AH- I cannot speculate as to why there was no consultation with the profession, the community or the ARBV prior to the announcement. It does seem back-to-front that it is only after the announcement of the dissolving of the ARBV within the new Building Authority by the Government that they then turn to the profession and community for feedback.

R+BA- How do you rate the current ARBV in terms of performing its statutory tasks? Do you think it has been deficient?

 AH- There has been no complaint against the efficiency or effectiveness of the ARBV. While there have been issues with the Building Commission which have led to the proposed review and re-structure the ARBV seems to have been folded in to the re-structure process. This implies that the ARBV should be seen in the same light as the stated deficiencies Building Commission but there has never been any insinuation that the ARBV has performed poorly and it has been unfairly tarred with the same brush.

The ARBV is a very well-run organization and has developed procedures that are thorough, efficient and ensure equity and natural justice to all parties. It has been operating as a separate Board since 1923 and has developed a deep expertise and understanding of all of the myriad tasks required to administer the Act. The fact that it largely goes unnoticed in the community and the profession is testament to this efficiency.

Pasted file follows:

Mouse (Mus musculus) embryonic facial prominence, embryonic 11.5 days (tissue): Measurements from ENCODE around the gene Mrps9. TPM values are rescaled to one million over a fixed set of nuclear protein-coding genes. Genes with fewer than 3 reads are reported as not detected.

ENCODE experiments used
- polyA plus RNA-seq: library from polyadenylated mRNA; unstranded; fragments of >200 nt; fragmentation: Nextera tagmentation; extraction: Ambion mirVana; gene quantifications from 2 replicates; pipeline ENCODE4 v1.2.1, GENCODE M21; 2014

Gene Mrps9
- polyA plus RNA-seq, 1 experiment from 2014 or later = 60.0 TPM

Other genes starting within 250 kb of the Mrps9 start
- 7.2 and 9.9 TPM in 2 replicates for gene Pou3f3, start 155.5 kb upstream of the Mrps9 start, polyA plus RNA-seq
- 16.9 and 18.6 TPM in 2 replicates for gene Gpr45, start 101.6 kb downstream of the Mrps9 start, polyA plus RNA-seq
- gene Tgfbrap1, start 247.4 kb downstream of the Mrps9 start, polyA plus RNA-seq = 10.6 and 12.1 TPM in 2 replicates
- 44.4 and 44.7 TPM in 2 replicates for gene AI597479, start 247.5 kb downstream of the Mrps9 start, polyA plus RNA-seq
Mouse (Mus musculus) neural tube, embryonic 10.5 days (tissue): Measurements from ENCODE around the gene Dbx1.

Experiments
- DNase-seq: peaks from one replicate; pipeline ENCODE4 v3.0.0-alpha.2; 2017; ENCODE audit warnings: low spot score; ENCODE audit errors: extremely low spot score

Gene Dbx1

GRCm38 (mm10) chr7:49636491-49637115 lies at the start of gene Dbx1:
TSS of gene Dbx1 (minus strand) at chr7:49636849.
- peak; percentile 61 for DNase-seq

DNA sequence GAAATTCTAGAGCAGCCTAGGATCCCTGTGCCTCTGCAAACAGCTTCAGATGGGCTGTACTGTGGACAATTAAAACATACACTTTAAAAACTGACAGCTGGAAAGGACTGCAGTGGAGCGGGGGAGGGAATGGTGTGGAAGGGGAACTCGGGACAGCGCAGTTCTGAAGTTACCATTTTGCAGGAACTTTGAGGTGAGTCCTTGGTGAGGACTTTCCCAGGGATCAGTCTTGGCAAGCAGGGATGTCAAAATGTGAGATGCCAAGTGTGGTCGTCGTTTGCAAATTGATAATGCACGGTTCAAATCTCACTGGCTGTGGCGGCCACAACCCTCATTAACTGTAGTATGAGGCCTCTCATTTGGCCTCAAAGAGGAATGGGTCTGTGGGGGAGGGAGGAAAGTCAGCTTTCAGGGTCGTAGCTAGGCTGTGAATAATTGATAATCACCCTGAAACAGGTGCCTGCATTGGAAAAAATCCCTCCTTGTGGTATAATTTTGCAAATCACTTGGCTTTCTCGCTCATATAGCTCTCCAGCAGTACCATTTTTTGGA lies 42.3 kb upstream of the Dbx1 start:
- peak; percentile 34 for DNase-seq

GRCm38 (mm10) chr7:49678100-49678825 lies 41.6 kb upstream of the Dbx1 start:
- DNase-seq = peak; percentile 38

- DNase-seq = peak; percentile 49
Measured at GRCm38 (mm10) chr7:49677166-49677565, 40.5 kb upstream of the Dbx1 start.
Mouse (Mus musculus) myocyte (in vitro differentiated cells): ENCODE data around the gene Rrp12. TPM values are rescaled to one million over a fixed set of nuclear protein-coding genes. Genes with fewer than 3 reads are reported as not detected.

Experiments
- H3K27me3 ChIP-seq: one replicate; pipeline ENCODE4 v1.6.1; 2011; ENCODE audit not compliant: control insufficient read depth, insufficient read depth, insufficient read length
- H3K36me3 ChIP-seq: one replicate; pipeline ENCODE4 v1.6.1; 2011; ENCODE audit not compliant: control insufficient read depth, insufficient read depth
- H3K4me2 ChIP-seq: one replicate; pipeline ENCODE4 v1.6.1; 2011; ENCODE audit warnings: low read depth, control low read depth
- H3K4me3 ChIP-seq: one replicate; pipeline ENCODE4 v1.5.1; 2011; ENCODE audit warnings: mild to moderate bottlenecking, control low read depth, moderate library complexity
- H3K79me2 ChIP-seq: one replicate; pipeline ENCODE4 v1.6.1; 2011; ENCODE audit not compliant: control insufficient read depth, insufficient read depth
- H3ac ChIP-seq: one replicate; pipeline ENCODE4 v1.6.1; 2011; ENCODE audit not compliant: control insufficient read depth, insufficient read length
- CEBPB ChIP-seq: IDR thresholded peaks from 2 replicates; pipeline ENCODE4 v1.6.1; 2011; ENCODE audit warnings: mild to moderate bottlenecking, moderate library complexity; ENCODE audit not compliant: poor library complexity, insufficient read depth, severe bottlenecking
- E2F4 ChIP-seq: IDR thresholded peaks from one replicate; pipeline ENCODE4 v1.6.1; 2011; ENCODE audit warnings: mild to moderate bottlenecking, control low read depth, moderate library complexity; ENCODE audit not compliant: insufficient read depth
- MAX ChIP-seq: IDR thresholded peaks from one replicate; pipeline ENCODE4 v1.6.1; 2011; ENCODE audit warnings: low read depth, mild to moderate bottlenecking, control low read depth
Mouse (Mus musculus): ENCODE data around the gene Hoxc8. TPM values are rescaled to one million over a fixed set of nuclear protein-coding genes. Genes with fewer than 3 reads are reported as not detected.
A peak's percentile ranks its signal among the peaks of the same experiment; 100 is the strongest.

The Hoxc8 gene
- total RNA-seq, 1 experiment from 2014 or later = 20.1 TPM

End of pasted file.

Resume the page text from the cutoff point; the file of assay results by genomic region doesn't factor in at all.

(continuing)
The ARBV works entirely within the income raised from architects’ registration fees. It has not, within living memory, asked for money from the State Government or the Victorian tax-payer.  It has run a surplus budget except for one year in 2010 when it ran a deficit which was covered by its own reserves. Since then it has met its budget or returned a surplus. Current architect registration fees are under $200 per annum with a mooted modest increase for the next financial year that will bring fees in line with other States. This would further reinforce the financial foundation of the Board.

R+BA- Do you feel that this body must be specialized and independent or is the State Government approach of having a singular authority for multiple disciplines a good idea?

AH- The test for any new structure should be this; will it be as efficient and effective as the current arrangement and will it remain at no cost to the Victorian tax-payer? If not then why change? If the current system is not broken then why try to fix it? Whatever the motives behind such a proposal if a new structure works less efficiently at a greater cost then who will be accountable for the government’s decision?